WHS students lead peaceful BLM protest

Noah Metz, R1 News Editor

Photo by Chris Collins

WHS Junior Nala Scott and other WHS students, in conjunction with the No Place for Hate Committee, led a protest on June 7 in Mindowaskin Park following the murder of George Floyd. Floyd was killed on May 25 when police officer Derek Chauvin put his knee on Floyd’s neck for over eight minutes. When Scott heard the news of Floyd’s death, she decided she could not sit idly by as another African American was killed by officers at a seemingly routine police stop. 

Scott is a member of the No Place for Hate Committee at WHS, a program created by the Anti-Defamation League that helps students understand and recognize differences within their community. Scott and senior Morgan Rollins, another member of the No Place for Hate Committee, organized the protest. At the beginning of the protest, Scott and Rollins gave opening remarks and then held an 8 minute and 46 second moment of silence, the amount of time Chauvin kneeled on Floyd’s neck. During these 8 minutes, the approximately 2000 protestors took a knee, and some held up signs or raised a fist.

New Jersey Governor Phil Murphy, Westfield Mayor Shelley Brindle and Representative Tom Malinowski followed the moment of silence with speeches. In an exclusive interview with Hi’s Eye immediately before the protest began, Murphy said, “Nala Scott, a rising senior from Westfield High School wrote me a personal note to ask me to come. She said she is a black woman who too often finds herself alone and isolated, and I said immediately to my team that I wanted to stand with her and her classmates.”

All three politicians outlined ways they are going to help create change. During his speech, Malinowski said, “I can speak for the United States House of Representatives. Starting this week, you are going to see legislation introduced within the House of Representatives and we will pass it within the month to begin real police reform within this country.”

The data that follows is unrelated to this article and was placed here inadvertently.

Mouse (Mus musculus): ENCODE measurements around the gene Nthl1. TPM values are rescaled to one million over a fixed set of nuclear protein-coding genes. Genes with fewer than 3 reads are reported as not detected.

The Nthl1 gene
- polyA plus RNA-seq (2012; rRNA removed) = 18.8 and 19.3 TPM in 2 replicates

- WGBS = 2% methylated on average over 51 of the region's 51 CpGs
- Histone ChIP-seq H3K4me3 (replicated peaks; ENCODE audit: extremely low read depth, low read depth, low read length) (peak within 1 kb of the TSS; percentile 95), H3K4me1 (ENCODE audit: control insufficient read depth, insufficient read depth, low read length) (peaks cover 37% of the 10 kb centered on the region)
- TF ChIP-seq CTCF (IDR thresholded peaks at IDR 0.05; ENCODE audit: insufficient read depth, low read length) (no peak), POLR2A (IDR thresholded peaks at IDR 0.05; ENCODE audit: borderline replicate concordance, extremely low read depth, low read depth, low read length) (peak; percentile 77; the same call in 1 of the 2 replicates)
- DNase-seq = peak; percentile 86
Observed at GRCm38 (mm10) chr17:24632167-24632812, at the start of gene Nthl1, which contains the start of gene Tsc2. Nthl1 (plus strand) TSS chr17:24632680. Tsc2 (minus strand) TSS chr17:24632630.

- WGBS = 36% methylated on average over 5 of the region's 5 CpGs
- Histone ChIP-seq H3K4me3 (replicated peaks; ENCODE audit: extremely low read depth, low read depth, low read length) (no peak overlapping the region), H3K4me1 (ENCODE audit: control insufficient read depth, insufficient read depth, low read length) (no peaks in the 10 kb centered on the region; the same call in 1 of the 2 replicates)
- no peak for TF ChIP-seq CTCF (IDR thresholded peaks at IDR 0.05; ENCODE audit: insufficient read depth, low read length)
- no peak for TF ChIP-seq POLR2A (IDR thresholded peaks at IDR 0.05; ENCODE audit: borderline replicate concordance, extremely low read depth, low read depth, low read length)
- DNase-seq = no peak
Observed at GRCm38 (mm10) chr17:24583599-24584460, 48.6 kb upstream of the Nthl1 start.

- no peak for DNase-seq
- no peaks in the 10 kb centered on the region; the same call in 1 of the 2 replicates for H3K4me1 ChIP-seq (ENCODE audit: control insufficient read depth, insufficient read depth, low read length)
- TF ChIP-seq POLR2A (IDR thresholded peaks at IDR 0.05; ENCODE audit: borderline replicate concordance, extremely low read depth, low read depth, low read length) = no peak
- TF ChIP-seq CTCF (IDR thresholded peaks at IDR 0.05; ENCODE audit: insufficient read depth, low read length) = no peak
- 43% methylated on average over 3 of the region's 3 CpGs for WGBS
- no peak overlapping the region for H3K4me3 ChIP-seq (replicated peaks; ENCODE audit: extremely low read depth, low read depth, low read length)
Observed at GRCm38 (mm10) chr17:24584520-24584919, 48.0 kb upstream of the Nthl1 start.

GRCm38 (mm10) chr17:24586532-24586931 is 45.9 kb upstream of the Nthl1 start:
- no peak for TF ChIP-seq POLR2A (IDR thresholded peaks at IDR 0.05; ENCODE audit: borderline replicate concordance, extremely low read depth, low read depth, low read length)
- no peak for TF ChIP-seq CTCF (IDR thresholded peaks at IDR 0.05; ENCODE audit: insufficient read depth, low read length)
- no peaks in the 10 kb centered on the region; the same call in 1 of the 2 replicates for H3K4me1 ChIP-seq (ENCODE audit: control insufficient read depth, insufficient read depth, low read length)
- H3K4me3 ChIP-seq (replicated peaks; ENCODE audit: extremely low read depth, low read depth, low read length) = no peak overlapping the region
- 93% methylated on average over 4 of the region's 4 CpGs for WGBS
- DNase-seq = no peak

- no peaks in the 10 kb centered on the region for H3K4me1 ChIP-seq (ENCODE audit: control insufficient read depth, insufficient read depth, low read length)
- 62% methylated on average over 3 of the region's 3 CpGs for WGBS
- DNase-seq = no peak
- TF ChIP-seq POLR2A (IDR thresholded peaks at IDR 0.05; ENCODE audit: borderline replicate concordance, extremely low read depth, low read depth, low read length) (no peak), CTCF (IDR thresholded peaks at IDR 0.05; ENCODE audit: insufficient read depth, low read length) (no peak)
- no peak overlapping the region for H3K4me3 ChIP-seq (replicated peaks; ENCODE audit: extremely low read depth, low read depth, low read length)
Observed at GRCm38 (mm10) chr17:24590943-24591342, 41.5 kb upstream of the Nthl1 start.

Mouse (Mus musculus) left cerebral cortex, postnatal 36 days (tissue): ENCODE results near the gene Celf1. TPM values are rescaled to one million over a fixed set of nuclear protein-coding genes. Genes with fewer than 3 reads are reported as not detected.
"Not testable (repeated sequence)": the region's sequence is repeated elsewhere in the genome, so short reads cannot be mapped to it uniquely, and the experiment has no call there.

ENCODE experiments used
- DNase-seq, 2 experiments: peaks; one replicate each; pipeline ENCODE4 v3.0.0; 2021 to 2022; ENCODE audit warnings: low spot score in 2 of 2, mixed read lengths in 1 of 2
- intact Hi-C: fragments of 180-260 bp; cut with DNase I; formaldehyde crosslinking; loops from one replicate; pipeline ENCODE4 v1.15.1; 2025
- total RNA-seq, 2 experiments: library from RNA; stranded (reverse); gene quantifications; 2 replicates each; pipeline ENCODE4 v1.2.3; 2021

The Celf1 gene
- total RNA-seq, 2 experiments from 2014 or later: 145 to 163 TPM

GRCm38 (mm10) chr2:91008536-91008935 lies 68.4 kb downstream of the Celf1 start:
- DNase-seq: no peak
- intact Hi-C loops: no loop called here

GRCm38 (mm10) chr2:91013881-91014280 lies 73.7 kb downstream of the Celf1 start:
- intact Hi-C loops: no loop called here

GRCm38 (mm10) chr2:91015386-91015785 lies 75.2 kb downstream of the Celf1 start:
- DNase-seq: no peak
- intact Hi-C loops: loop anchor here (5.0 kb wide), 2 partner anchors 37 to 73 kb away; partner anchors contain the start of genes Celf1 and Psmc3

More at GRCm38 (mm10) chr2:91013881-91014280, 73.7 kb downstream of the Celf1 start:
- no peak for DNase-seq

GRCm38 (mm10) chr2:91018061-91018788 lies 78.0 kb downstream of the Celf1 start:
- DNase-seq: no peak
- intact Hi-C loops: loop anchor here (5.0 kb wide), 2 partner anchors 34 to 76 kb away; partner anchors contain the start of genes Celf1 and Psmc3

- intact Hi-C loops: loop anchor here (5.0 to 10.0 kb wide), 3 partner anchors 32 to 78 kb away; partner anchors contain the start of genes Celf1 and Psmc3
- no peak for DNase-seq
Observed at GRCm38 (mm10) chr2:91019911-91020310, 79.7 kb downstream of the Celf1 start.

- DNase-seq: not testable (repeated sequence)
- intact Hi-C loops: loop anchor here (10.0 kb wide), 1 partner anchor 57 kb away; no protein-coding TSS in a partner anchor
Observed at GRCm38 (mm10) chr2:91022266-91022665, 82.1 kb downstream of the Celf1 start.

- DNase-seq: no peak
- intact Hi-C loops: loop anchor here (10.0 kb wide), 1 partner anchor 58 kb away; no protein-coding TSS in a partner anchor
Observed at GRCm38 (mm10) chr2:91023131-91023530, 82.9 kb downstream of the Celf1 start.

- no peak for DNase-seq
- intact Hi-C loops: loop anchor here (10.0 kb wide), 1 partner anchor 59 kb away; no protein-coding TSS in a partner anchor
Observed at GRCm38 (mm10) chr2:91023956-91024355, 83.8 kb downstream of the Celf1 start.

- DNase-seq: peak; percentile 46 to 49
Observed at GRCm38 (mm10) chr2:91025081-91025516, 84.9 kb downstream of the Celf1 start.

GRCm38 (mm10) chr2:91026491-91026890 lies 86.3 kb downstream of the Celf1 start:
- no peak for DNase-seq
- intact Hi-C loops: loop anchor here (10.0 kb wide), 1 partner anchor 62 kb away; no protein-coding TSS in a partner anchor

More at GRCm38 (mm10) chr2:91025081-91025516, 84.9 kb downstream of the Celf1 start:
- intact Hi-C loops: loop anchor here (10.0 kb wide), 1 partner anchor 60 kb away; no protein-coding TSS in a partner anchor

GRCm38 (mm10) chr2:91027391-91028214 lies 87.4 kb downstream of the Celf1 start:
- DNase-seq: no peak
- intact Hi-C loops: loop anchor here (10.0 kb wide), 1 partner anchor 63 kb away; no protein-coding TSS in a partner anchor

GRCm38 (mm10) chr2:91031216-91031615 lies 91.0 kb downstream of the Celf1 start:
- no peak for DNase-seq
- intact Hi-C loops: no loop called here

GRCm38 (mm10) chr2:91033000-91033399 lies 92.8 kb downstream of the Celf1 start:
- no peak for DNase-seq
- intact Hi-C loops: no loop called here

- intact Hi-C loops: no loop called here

We know we must do better, and now it is the time to push forward with unwavering courage and fortitude to ensure that we never have to tell another six-year-old girl like Gianna Floyd that her daddy died because he couldn’t breathe.”

— Pam Wright

In regards to New Jersey, in his Hi’s Eye interview, Murphy said, “We have a long way to go, but we have already made a lot of steps. I just nominated a black woman to the [New Jersey] Supreme Court on Friday. Two days earlier, I named an African American woman as the head of our policy unit. We have also done an enormous amount of work on community policing.”

After the politicians spoke, members of the Westfield and New Jersey communities took their turns speaking. Danny Reyes and Pam Wright spoke about their experiences as African Americans in New Jersey. Reyes specifically was a part of the New Jersey Four: four black men who, on their way to basketball tryout in North Carolina, were shot at eleven times by the police when pulled over for an apparent traffic violation on the New Jersey Turnpike in 1998. The New Jersey Four helped create police reform that included adding a body camera to police uniforms. 

Wright, a black mother of three living in Westfield and a social worker, noted at the beginning of her speech that she originally did not want to speak. However, she felt obligated to call out social injustices as a social worker. Wright continued her speech by calling out American society saying, “We are here because we have reached a tipping point in America. We know we must do better, and now it is the time to push forward with unwavering courage and fortitude to ensure that we never have to tell another six-year-old girl like Gianna Floyd that her daddy died because he couldn’t breathe.”

After Wright spoke, students from WHS  delivered speeches. Student speakers included seniors Brandon Vazquez, Kunle Badmus and Madison Bradford, juniors Michaela Hobson and Jordan Ortiz, and sophomores Matthew Swenson and Melissa Didario. Badmus said that he felt inspired to speak at the protest. “I felt as though my experience with the topics at hand made me well equipped to deliver a speech using such a large platform.”